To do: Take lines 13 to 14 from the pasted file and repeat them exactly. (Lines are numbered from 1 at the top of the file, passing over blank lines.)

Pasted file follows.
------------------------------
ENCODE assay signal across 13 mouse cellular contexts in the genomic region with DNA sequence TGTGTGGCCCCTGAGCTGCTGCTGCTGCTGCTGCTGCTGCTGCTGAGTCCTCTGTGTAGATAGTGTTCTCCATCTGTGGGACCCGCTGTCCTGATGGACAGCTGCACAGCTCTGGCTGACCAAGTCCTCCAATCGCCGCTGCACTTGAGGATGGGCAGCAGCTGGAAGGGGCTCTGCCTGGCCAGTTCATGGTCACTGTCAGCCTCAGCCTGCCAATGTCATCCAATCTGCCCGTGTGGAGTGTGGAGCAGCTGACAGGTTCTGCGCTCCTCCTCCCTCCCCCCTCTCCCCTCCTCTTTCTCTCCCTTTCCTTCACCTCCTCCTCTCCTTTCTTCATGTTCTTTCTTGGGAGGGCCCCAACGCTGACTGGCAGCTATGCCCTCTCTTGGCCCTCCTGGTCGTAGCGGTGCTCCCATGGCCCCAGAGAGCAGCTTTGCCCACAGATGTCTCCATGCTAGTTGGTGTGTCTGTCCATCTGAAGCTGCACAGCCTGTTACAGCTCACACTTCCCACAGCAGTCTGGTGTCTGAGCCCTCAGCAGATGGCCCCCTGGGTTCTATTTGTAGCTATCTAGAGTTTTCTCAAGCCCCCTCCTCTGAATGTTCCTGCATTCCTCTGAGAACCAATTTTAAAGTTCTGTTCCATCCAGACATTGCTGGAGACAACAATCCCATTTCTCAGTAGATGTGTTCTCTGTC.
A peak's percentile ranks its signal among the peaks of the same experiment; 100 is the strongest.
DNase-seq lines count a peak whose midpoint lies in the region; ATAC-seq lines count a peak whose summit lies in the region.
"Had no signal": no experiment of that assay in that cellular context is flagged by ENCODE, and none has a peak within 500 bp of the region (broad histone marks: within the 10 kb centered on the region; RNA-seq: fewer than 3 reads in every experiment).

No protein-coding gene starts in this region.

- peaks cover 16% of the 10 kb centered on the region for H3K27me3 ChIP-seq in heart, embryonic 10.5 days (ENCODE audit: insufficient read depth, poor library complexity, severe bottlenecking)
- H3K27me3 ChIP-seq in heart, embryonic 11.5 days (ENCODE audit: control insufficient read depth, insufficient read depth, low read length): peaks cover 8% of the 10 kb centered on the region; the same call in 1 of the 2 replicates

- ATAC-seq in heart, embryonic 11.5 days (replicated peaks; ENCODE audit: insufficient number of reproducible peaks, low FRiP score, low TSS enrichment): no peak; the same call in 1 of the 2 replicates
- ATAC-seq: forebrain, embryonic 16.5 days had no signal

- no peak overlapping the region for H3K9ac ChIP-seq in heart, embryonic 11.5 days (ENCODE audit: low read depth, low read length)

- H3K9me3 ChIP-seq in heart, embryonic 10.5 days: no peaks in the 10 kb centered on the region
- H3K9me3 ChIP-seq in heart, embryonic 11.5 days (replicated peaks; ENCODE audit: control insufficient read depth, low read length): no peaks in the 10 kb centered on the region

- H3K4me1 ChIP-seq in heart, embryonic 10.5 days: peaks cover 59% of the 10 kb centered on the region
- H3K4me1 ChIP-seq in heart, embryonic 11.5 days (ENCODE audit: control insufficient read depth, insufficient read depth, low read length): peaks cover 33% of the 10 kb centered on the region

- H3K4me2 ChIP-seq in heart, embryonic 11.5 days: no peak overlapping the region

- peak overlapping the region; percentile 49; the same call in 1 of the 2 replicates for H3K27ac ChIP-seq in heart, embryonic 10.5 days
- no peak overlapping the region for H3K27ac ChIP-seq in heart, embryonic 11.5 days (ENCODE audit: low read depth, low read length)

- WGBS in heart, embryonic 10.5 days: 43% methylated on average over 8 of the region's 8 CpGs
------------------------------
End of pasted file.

- H3K4me1 ChIP-seq in heart, embryonic 10.5 days: peaks cover 59% of the 10 kb centered on the region
- H3K4me1 ChIP-seq in heart, embryonic 11.5 days (ENCODE audit: control insufficient read depth, insufficient read depth, low read length): peaks cover 33% of the 10 kb centered on the region